Salaried Workers and Overtime Pay

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Are you eligible for overtime pay? Just because you are a salaried employee doesn't mean you are automatically disqualified. Many employees are robbed from their entitled overtime pay due to lack of knowledge about their rights. This SlideShare presentation will clear up some common myths about salaried workers and overtime pay to help you to make sure you are receiving the proper entitled pay.

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Salaried Workers and Overtime Pay

  1. 1. Salaried Workers and Overtime Pay What Employees Need to Know
  2. 2. Are Salaried Workers Eligible For Overtime Pay? • Many employees are told, “If you are paid a salary you are not entitled to receive overtime pay.” ▫ This is a myth • Being paid a salary doesn’t automatically disqualify you from overtime pay • The next few slides will discuss what determines if a salaried employee is entitled to receive overtime pay
  3. 3. Exempt or Non-Exempt? Here are the Questions You Should Ask • Ask yourself these questions to determine if your job is exempt or non-exempt from overtime labor laws: ▫ 1. Are you paid at least $455 each week? ▫ 2. Do your job duties and responsibilities meet certain requirements?
  4. 4. The US Department of Labor’s Definition of Salaried Pay • According to the US Department of Labor, “[b]eing paid on a salary basis means an employee regularly receives a pre-determined amount of compensation each pay period on a weekly, or less frequent, basis” and that the “pre-determined amount cannot be reduced because of variations in the quality or quantity of the employee’s work”. Image Credits: Bill Holmes
  5. 5. How Your Pay Can Effect Overtime Eligibility • Consider both the amount you are paid and the structure • Just because you are paid at least $455 each week does not mean you are paid on a “salary basis” • An exempt employee must receive their full salary for any week in which they do any work, regardless of the number of days or hours worked • Employees do not need to be paid for any workweek in which they perform no work
  6. 6. Can Your Job Duties and Responsibilities Effect Overtime Eligibility? • For workers who are Supervisors, Manager and the like, the Executive Exemption may apply • For those who actively participate in the operation of a business, the Administrative Exemption may apply • Other exemptions may apply to certain professional, computer, and outside sales employees • Industry specific exemptions may apply to workers that range from movie theater workers to seamen and to maple sap workers
  7. 7. When Are Employees Exempt From Overtime Regulations? • Only if both the salary test and the duties test are met can a job be properly classified as exempt from overtime regulations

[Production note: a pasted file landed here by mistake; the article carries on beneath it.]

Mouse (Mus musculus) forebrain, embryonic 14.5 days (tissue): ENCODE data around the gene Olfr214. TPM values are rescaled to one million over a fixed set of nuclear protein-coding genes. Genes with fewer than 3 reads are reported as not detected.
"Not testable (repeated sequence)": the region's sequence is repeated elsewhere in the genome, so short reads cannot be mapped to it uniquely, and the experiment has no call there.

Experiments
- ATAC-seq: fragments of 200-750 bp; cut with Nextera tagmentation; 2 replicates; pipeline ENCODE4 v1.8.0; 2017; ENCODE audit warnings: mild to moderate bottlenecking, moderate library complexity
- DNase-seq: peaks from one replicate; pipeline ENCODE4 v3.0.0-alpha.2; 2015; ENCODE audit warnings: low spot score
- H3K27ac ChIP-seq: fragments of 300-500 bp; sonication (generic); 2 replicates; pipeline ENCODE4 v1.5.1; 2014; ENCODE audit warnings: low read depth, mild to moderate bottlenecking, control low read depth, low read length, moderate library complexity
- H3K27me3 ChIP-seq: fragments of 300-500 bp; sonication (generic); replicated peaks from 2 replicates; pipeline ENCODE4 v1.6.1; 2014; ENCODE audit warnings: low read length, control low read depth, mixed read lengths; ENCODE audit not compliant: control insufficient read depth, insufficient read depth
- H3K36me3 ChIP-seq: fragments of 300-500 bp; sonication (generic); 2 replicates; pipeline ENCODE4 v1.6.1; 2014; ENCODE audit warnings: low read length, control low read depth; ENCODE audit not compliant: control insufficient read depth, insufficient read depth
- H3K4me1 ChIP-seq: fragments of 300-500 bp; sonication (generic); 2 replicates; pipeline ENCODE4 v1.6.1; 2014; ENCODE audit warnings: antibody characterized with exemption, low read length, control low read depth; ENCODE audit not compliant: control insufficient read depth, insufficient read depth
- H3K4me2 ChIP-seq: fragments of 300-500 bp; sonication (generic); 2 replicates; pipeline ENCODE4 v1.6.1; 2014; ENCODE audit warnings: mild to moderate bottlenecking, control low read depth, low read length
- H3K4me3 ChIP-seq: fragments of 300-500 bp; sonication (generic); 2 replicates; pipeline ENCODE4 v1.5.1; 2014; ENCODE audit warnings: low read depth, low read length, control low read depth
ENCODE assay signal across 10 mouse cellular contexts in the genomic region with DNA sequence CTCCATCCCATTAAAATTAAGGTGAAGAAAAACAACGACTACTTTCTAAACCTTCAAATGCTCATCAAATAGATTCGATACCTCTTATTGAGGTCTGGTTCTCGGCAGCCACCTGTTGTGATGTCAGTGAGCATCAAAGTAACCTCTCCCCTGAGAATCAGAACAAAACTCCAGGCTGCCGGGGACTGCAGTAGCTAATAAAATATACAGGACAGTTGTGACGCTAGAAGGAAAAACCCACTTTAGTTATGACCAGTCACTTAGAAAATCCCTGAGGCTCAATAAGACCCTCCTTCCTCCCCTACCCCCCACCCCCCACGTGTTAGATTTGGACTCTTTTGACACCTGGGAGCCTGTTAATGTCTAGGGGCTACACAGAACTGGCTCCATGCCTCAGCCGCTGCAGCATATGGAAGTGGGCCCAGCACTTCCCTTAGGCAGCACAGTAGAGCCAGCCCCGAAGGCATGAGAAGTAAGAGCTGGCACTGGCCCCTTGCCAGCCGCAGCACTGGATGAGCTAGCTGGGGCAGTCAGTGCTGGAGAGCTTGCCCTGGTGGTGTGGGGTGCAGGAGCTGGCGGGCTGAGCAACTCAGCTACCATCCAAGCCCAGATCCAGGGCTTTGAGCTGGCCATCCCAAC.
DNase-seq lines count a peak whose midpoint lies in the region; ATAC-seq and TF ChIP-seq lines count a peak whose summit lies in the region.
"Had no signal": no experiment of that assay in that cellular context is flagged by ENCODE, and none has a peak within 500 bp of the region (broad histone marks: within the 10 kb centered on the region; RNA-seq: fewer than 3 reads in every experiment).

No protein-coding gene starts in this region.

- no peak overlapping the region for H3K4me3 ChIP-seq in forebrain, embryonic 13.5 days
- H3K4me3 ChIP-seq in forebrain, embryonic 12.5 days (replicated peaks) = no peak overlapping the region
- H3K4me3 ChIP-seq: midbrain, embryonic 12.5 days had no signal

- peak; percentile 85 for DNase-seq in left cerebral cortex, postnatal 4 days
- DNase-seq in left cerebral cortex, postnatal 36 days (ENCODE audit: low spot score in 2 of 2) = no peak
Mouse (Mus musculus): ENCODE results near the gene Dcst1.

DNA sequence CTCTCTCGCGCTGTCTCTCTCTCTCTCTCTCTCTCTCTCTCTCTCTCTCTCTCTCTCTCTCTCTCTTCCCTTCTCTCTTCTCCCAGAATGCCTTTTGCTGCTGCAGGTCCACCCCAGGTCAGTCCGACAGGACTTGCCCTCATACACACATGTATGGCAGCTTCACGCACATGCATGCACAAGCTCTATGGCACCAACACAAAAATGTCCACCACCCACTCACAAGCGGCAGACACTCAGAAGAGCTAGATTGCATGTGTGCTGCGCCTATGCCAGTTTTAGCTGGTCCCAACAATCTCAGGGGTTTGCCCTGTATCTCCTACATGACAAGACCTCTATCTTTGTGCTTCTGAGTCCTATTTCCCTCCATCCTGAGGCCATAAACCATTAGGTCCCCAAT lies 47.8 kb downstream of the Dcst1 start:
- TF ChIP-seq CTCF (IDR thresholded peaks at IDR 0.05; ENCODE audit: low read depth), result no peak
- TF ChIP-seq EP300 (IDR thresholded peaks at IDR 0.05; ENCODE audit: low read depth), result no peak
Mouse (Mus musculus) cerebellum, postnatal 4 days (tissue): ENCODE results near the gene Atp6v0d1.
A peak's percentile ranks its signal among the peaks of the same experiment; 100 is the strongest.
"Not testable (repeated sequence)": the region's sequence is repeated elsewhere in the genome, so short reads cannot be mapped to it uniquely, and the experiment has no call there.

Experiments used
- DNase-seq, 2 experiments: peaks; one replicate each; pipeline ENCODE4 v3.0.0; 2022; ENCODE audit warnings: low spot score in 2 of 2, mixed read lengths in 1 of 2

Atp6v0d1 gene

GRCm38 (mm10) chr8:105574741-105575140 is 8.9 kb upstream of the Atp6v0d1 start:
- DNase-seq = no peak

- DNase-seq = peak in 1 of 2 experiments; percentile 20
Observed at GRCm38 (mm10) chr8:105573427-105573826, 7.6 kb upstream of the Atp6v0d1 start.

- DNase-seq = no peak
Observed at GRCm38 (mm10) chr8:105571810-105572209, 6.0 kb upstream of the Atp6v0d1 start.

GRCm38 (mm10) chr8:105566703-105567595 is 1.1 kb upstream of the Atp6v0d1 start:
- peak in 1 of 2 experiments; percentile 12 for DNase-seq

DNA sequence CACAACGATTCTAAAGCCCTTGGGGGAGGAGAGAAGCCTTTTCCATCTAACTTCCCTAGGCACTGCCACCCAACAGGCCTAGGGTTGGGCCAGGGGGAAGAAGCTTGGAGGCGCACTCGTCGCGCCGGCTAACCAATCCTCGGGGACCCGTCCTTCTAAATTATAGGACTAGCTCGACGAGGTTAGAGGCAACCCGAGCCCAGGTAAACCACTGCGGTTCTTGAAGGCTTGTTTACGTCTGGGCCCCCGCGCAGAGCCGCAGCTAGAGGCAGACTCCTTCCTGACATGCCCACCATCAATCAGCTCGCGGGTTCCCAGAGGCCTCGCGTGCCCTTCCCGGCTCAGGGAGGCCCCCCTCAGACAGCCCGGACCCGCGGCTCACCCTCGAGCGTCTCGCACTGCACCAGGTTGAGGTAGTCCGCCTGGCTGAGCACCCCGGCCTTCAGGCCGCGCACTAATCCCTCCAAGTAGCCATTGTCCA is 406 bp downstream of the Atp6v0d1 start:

8. 8. How are Non-Exempt Salaried Employees Paid? • While they may be paid a salary, they must also be paid overtime for all hours worked over forty each workweek. • They are entitled to receive overtime pay at the rate of one and a half times their regular rate of pay
  9. 9. What is Chinese Overtime? • A common method referred to as a fixed salary for fluctuating hours • The regular rate of an employee will vary from week to week • The regular rate is obtained each week by dividing the salary by the number of hours worked in the week ▫ It cannot be less than the applicable minimum wage in any week • Since straight-time compensation has already been paid, the employee must receive additional overtime pay for each overtime hour in the week at not less than one-half this regular rate
  10. 10. Example of Chinese Overtime • If an employee is paid a salary of $1,000.00 per week on a fluctuating workweek basis and works 45 hours one week, their overtime pay for the week is calculated as: ▫ $1,000/45 hours = $22.22 regular rate • Since the salary covers all 45 hours worked at straight time, they are due half-time pay for the 5 hours worked over 40: ▫ $22.22/2 = $11.11 x 5 hours = $55.56
  11. 11. How to Use the Chinese Overtime Method • The employee must have a work schedule with fluctuating hours ▫ They cannot be on a fixed schedule • Employees must be paid a fixed salary that is meant to be straight- time compensation for all hours worked in a workweek, whether the employee works less than or more than 40 hours per week • With almost no exceptions, no reduction in the salary may be made for short workweeks • The salary must be large enough to ensure that the regular rate will never drop below minimum wage
  12. 12. Conclusion • Federal and state labor laws on overtime place the responsibility for properly classifying workers as either exempt or non-exempt solely on the employer • If workers are not informed and aware of their rights, they cannot take steps to effectively stop illegal pay practices that may deny them the overtime pay them are entitled to receive • A private wage and hour lawyer, state workforce commissions, and the US Department of Labor can provide additional resources to help employees become aware of and better understand their rights

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